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30 - Point Peron K Battery - Admin Ruins.jpg

Point Peron K Battery

Cottages

It never ceases to amaze me every time I go to Point Peron (only five or so times as yet) there is always something new to see. Many of the amazing historic ruins lie forgotten in the bushes, most accessible by somewhat well-worn trails, which allows for minimal damage to the bush environment.

Despite years of neglect (and before we know it, a century will have passed), the only way to see them is to step of the pathways or risk never seeing them. Particularly as very little appears to be done to care and restore what remains, whilst they continue to erode away with time, weather and associated damage.

I was amazed on a recent occasion to see a set of stairs I'd never seen before. They were in fairly good condition and led to five small buildings that may have once been cottages, where the well and artesian bore lie. Two of the buildings were in existence prior to 1926. One of the buildings, where a drainage hole is visible in the bushes (perhaps from a toilet), an old oven door remains in or near its location. It is the same type of oven door that can be found in the bushes near what appears to be the mess hall, north east of the barracks nearby. Perhaps this was where the Officer Barracks were located.

The closest map I can find to a blueprint of Camp K Battery is a drawing dated 26 February 1943. The document is titled Point Peron Camp Block Plan and stamped with the approval of the GOC Western Command's Major-General Allan J Boase.

GOC - General Officer Commanding

The Western Command was previously called the 5th Military District and was an administrative district of the Australian Army. Forming shortly after the Federation of Australia in 1901, this District covered Western Australia, with the exception of the Kimberley region and their headquarters were located at the Swan Barracks in Perth. The name changed to the 5th District Base shortly after the First World War and then became the Western Command in October 1939 when the army moved towards a geographic command structure. In April 1942, they were reorganised as the III Corps before once again re-forming as the Western Command in June 1944.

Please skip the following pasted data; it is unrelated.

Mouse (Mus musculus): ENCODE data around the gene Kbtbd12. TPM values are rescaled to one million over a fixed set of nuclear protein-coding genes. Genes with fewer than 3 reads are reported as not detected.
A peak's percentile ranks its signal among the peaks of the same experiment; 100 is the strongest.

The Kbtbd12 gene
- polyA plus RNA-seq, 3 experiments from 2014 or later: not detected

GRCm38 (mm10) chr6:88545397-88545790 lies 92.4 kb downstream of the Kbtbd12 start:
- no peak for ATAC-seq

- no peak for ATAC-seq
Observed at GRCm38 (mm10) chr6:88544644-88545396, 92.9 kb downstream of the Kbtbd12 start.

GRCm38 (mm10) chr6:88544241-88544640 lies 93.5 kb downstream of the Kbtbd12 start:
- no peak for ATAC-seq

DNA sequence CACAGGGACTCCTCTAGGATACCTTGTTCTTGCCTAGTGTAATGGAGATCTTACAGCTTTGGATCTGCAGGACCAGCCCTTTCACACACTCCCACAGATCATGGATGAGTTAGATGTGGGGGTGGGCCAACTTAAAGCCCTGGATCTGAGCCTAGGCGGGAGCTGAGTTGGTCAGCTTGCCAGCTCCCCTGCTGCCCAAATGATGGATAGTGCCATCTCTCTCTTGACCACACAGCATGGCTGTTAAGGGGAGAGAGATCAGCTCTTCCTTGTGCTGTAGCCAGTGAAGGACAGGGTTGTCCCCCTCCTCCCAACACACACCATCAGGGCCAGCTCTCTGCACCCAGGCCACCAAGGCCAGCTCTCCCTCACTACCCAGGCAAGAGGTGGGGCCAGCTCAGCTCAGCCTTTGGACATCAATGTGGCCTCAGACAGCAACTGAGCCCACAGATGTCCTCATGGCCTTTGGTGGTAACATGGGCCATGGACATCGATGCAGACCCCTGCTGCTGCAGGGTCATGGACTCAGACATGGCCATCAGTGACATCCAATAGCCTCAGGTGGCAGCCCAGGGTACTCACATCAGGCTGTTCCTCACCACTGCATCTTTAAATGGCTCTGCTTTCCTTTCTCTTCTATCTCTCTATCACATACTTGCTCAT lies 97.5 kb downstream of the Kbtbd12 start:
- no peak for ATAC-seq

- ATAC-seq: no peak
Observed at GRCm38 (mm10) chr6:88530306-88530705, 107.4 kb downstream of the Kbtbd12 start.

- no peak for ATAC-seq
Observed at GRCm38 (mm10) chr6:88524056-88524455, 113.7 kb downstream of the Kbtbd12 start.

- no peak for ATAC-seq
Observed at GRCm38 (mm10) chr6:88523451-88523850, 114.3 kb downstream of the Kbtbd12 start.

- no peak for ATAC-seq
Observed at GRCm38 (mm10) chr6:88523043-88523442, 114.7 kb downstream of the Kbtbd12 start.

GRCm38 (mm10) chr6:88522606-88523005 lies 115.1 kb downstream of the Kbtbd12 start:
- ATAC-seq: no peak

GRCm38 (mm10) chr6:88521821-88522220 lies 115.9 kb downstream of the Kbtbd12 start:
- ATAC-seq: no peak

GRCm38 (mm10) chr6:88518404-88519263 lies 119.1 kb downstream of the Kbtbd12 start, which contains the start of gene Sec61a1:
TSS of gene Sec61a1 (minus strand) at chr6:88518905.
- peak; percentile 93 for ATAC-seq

None of the ruins in my following photos exists in these original plans, nor is there any mention of the water tank, well or artesian bore. Perhaps the latter is not much of a surprise due to the land's assets only being fully explored during construction works.

 

The buildings that were constructed to form Camp K Battery also differs quite extensively from the blueprint, with more buildings visible on later satellite imagery, those proposed being constructed in somewhat inaccurate locations (albeit still in close proximity to what was originally drafted up) and some constructed in slightly differing shapes and sizes.

These sketches formed part of documents that have been made available from the National Archives of Australia.

01 - February 2023

02 - February 2023

03 - February 2023